Today we are more segregated than ever, or what some people have called, hyper-segregated. Living separate lives have led to tremendous misunderstandings, resource inequity, and violence. It’s really time to deal with racial fears that prevent us from improving schools and urban life in general.

So, when people ask me what will improve public schools? Or, how do we reform urban schools? I say we will need to deal with racism in order to improve all of our public schools. That sounds overwhelming or perhaps even dismissive, but it is neither. It is a way of saying that we need to think systemically, and to not blame poor communities of color for failed schools. We need to start with ourselves and begin where #Blacklivesmatter activists demand that we do by admitting our role in racial inequity, reconcile, and move from there.

What is happening in the suburbs? Are they the new cities?

suburban poverty When we think about the suburbs, we think affluence- big houses and lawns, not poverty. But the suburbs are becoming increasingly poor. The Brookings Institute published a report recently that explained how poverty grew by 66% in suburban communities across the country since 2000. They are also increasingly populated by people of color, and before too long whites will be in the minority altogether.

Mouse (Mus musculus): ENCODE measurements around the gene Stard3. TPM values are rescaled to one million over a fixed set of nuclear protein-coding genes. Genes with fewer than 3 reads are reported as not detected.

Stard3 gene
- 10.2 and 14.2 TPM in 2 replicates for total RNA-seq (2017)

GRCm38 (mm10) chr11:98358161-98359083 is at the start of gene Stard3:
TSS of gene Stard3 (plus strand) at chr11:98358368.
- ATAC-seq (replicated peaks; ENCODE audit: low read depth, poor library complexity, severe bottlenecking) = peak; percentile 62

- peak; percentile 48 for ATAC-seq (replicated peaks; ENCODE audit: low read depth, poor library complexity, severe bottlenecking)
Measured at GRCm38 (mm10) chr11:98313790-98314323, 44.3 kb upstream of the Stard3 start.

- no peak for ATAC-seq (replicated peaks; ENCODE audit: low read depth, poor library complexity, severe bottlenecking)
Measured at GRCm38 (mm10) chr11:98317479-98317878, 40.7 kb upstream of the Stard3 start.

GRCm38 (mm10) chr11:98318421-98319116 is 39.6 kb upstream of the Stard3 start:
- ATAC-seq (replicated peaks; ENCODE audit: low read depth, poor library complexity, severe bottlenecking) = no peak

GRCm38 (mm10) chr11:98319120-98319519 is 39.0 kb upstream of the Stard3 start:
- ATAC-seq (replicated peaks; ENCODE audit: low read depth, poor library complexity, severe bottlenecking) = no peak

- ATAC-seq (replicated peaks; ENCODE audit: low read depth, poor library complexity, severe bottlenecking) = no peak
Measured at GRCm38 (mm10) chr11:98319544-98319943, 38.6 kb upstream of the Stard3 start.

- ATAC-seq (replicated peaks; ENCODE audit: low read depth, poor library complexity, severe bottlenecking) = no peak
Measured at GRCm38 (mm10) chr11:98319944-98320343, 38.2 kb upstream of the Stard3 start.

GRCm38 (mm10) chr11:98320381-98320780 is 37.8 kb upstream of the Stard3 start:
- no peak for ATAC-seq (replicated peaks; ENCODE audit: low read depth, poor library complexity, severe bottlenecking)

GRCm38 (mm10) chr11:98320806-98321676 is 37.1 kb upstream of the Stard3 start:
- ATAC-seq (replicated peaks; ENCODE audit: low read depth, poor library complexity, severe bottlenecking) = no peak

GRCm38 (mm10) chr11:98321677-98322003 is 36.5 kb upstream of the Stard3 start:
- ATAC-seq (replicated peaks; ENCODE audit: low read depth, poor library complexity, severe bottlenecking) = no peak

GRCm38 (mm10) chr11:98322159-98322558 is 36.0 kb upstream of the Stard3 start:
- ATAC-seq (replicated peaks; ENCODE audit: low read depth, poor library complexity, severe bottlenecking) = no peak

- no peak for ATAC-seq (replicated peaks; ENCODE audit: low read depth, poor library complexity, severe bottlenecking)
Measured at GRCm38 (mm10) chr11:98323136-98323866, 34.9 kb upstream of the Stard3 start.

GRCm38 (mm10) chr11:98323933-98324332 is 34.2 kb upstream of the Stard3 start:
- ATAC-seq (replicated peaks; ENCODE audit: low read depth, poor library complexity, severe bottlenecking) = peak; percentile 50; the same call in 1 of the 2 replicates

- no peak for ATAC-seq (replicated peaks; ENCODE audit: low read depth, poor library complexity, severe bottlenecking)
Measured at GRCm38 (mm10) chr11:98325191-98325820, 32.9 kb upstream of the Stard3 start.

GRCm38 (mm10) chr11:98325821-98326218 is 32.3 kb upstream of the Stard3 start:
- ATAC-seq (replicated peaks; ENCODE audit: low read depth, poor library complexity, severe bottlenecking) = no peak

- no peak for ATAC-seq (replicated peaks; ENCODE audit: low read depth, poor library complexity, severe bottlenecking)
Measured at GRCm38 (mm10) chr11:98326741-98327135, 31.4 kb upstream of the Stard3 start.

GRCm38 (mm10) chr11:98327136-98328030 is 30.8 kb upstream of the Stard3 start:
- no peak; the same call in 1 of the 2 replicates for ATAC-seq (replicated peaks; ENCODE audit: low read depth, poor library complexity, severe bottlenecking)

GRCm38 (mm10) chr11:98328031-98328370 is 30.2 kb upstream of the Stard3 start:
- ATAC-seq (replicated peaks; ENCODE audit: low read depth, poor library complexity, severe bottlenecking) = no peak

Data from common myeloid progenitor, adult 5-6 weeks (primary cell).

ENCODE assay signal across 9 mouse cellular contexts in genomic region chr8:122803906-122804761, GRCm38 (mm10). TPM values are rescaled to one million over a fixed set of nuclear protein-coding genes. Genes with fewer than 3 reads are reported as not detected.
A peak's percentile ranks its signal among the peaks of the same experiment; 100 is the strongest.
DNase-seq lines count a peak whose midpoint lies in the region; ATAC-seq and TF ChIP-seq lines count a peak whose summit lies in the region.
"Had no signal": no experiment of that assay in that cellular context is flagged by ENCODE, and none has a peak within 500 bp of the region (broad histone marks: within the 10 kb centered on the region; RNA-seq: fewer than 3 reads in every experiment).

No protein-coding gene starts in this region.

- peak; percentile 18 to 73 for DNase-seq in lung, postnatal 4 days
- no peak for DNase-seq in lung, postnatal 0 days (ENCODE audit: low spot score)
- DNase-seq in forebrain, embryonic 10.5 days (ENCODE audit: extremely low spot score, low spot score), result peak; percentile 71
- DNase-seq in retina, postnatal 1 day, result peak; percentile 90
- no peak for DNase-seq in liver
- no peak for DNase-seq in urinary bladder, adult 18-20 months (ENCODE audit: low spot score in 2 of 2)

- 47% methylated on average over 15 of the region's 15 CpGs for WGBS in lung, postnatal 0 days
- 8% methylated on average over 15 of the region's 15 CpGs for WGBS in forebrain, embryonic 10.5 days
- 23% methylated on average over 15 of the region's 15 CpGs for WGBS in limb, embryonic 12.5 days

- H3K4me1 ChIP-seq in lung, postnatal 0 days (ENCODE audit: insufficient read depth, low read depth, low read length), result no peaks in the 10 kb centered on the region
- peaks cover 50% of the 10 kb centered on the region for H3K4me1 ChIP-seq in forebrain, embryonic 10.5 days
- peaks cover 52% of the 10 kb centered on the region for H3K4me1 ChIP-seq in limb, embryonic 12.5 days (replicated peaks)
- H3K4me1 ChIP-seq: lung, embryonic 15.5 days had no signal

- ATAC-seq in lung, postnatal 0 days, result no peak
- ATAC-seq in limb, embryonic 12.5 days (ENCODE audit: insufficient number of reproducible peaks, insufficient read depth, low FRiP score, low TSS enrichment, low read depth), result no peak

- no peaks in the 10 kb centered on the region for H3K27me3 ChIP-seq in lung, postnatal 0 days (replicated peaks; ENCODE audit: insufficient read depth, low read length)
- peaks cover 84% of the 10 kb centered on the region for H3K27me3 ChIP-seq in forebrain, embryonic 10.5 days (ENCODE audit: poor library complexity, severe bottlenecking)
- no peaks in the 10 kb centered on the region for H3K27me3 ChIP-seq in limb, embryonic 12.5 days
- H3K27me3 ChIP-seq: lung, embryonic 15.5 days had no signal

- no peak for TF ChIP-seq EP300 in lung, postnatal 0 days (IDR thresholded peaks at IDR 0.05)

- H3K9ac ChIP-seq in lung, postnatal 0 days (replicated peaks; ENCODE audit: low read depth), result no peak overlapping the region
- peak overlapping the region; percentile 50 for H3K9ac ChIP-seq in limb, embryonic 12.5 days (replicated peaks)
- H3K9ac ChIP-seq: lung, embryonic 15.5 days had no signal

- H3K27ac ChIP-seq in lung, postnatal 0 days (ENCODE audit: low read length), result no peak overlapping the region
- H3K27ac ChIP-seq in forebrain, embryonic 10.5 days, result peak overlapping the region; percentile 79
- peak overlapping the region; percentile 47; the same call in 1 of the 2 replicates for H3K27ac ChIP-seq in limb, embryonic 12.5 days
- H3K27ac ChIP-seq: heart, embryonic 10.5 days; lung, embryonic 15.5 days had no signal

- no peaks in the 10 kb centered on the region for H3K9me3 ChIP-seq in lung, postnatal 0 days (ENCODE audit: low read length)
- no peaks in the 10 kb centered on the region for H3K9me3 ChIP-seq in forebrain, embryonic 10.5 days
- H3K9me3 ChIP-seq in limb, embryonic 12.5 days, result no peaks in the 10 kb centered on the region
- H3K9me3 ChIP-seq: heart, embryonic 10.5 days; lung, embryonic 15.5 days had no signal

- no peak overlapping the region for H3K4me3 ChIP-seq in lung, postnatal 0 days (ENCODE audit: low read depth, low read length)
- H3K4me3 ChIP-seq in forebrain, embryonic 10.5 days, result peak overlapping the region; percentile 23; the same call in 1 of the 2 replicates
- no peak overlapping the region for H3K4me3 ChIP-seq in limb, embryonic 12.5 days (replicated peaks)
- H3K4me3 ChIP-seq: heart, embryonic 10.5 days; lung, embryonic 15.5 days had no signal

The suburbs did not start out that way, and were founded more as an escape for whites fleeing “urban” people and problems. Starting in the 1980’s, that started to change as people of color started to move to the suburbs in larger numbers and immigrants by-passed cities in favor of suburban communities.

The suburbs did not change to meet this influx of new residents though, leading to serious inequity: unequal access to employment, stable housing, and healthcare. One obvious example is transportation. The suburbs privilege transport by car, low income families who rely on public bus transportation have many more obstacles to accessing services, attending job fairs, going to work or going to school board meetings.

Problems like these do not just require a simple policy shift. They require those with power to share it in order to address the problems that are being created. That will involve spending dollars in a new way. Now that the suburbs are facing problems similar to those of cities, perhaps they can get ahead of the curve. Suburban districts need to build low income housing, health clinics, and new public transportation. Resources may need to be shifted to fund more translation services, social services, and to support bi-lingual programs in schools. These changes won’t come easy but are necessary if there is hope of equity in the ‘burbs.

My new book, The New Reality, coming out in Fall of 2015 will detail how these dynamics are playing out in suburban schools. It contains case studies of middle schools trying to sort out how to meet the needs of the students that they face when the infrastructure of the suburbs does not provide for the students and their families.